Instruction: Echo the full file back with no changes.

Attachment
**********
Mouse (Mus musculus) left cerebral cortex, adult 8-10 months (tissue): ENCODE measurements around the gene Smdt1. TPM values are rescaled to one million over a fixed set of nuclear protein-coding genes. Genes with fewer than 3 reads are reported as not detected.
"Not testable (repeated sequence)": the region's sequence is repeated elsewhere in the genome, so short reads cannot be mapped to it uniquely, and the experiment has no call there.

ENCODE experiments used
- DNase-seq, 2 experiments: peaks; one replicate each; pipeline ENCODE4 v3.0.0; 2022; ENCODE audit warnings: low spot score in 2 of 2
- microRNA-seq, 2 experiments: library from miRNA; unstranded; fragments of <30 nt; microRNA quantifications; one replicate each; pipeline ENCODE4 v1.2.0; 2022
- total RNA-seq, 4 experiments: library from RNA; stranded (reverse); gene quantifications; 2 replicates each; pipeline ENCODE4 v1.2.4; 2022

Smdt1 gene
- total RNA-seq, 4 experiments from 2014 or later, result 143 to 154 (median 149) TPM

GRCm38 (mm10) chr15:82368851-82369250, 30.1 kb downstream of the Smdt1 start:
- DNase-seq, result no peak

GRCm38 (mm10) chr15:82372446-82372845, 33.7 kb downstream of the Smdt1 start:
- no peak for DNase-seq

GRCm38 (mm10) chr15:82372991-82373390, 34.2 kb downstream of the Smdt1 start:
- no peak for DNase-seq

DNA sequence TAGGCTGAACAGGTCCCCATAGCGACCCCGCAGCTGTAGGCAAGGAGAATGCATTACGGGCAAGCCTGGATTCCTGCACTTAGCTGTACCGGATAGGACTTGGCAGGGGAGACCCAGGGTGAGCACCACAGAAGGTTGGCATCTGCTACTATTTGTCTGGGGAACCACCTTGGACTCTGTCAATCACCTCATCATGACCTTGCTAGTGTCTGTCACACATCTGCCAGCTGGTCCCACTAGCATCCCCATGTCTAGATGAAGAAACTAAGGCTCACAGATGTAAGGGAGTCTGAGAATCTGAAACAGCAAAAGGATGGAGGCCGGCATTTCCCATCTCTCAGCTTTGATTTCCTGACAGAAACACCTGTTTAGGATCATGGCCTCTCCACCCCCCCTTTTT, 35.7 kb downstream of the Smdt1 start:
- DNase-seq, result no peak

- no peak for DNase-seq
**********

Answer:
Mouse (Mus musculus) left cerebral cortex, adult 8-10 months (tissue): ENCODE measurements around the gene Smdt1. TPM values are rescaled to one million over a fixed set of nuclear protein-coding genes. Genes with fewer than 3 reads are reported as not detected.
"Not testable (repeated sequence)": the region's sequence is repeated elsewhere in the genome, so short reads cannot be mapped to it uniquely, and the experiment has no call there.

ENCODE experiments used
- DNase-seq, 2 experiments: peaks; one replicate each; pipeline ENCODE4 v3.0.0; 2022; ENCODE audit warnings: low spot score in 2 of 2
- microRNA-seq, 2 experiments: library from miRNA; unstranded; fragments of <30 nt; microRNA quantifications; one replicate each; pipeline ENCODE4 v1.2.0; 2022
- total RNA-seq, 4 experiments: library from RNA; stranded (reverse); gene quantifications; 2 replicates each; pipeline ENCODE4 v1.2.4; 2022

Smdt1 gene
- total RNA-seq, 4 experiments from 2014 or later, result 143 to 154 (median 149) TPM

GRCm38 (mm10) chr15:82368851-82369250, 30.1 kb downstream of the Smdt1 start:
- DNase-seq, result no peak

GRCm38 (mm10) chr15:82372446-82372845, 33.7 kb downstream of the Smdt1 start:
- no peak for DNase-seq

GRCm38 (mm10) chr15:82372991-82373390, 34.2 kb downstream of the Smdt1 start:
- no peak for DNase-seq

DNA sequence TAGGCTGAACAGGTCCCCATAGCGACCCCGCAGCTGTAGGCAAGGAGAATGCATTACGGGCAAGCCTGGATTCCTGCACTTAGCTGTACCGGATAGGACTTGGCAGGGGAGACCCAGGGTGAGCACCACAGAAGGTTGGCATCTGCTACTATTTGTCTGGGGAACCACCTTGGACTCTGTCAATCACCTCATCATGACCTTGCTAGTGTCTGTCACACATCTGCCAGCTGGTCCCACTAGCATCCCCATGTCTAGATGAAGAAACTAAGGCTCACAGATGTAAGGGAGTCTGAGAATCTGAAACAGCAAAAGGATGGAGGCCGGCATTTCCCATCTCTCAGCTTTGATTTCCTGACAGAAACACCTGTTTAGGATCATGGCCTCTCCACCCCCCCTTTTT, 35.7 kb downstream of the Smdt1 start:
- DNase-seq, result no peak

- no peak for DNase-seq